For days now the new phrase “The third force” had been the theme of public discourse from a section of Nigerians seeking answers to the problems in the country this had the endorsement of former President Olusegun Obasanjo who called for a new Coalition for Nigeria, citing the present political parties failed to present credible leaders that should show direction for the country, be it as it may his view remain debatable perhaps not feasible for now due to many factors.

One is the peculiar Nigerian political nomenclature where political parties remain the agents to actualize the ambition of any force whatsoever, with the inability of the National Assembly to amend the constitution on the not too young bill and single candidature making the idea a tortuous Journey to nowhere.

Two is the political education of many Nigerians especially in the rural areas where the ideals of political ideology is lacking, illiteracy and living in poverty a dominant factor making the electoral exercise a ritual for electoral malpractice, vote buying and rigging.

Three which perhaps is significant remains voter apathy a dominant feature where even with the continuous voter registration still records low turnout coupled with most times the inability of the electoral body to ensure its voter machines function on the days of election leading to disenfranchisement of voters.

The next question is how do we use the movement of the third force in changing the political narrative in Nigeria, the answer lies with quote from James Morcan in his book The Orphan Conspiracies says “No genuine change in society ever occurs without the mass public getting behind a cause. The good guys in government are counting on enough of us common people waking up and demanding more rights and greater freedoms” from which we deduce that the solutions lie in the experience gained in a democratic system and the change should begin with politicians who should champion the cause of genuine change with the people as it’s drivers.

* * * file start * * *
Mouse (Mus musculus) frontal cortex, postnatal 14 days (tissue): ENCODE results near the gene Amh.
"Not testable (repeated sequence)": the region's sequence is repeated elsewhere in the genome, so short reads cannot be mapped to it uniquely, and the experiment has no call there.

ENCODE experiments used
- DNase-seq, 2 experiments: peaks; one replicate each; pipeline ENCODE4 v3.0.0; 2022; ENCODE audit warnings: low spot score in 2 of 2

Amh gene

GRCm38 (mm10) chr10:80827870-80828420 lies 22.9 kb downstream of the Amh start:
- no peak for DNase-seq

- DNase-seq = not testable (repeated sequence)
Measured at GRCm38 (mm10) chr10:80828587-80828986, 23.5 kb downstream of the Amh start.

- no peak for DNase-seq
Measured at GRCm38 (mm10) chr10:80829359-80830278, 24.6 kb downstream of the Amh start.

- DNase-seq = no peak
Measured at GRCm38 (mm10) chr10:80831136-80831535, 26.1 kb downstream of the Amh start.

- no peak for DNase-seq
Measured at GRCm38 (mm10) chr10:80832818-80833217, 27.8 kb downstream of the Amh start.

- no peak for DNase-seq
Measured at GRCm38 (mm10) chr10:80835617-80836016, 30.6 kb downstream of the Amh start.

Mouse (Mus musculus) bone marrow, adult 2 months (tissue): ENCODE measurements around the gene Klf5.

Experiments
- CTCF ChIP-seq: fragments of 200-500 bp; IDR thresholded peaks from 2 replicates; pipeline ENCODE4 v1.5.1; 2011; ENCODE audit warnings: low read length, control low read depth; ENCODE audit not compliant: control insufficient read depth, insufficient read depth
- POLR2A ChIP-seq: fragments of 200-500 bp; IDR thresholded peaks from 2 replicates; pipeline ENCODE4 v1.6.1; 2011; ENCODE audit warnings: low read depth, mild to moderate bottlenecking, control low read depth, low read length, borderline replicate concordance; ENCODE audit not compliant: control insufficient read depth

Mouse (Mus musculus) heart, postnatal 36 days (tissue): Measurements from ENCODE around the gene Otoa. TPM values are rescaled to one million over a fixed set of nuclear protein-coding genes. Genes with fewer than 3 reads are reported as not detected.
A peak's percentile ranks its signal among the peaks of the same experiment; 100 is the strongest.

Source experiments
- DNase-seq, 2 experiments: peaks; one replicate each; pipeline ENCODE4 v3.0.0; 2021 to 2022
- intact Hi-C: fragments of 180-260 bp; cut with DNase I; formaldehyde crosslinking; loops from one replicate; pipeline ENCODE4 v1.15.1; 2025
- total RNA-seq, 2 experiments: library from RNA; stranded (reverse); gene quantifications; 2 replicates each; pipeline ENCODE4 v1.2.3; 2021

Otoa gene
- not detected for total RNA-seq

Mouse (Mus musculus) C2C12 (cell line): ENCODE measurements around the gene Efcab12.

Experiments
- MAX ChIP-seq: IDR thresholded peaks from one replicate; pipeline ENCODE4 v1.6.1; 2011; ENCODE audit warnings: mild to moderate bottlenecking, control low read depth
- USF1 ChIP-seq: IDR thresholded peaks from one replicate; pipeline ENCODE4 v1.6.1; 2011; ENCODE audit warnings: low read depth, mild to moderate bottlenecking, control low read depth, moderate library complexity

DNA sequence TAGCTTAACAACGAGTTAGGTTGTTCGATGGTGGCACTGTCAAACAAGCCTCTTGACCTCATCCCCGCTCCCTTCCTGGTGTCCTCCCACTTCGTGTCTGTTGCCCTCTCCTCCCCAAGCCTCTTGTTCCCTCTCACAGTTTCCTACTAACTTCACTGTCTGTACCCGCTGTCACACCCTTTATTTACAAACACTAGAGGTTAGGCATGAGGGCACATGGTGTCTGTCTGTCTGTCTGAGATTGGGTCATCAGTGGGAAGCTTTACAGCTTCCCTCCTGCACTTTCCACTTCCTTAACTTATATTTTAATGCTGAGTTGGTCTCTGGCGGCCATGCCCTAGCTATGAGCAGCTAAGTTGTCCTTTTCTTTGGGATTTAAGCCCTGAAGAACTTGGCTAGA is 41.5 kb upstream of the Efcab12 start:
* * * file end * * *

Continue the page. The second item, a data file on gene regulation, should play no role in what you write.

What are the issues driving the third force:

Fiscal Federalism
Common Identity and finally

Prior to the 2015 general election these issues featured prominently in run up to the general elections in which Nigerians came out to vote for the slogan “Change” championed by the All Progressive Congress who won the elections by a landslide victory which cut across the states in the country, years later most Nigerians still believe the issues prevail and nothing has changed, perhaps being tempted to itemize a phrase from the famous public release of a letter from former President Olusegun Obasanjo to qualify the thoughts of most Nigerians “The lice of poor performance in government- poverty, insecurity, poor economic management, nepotism, gross dereliction of duty, condemnation of misdeed- if not outright encouragement of it, lack of national cohesion and poor management of internal political dynamics and widening inequality…”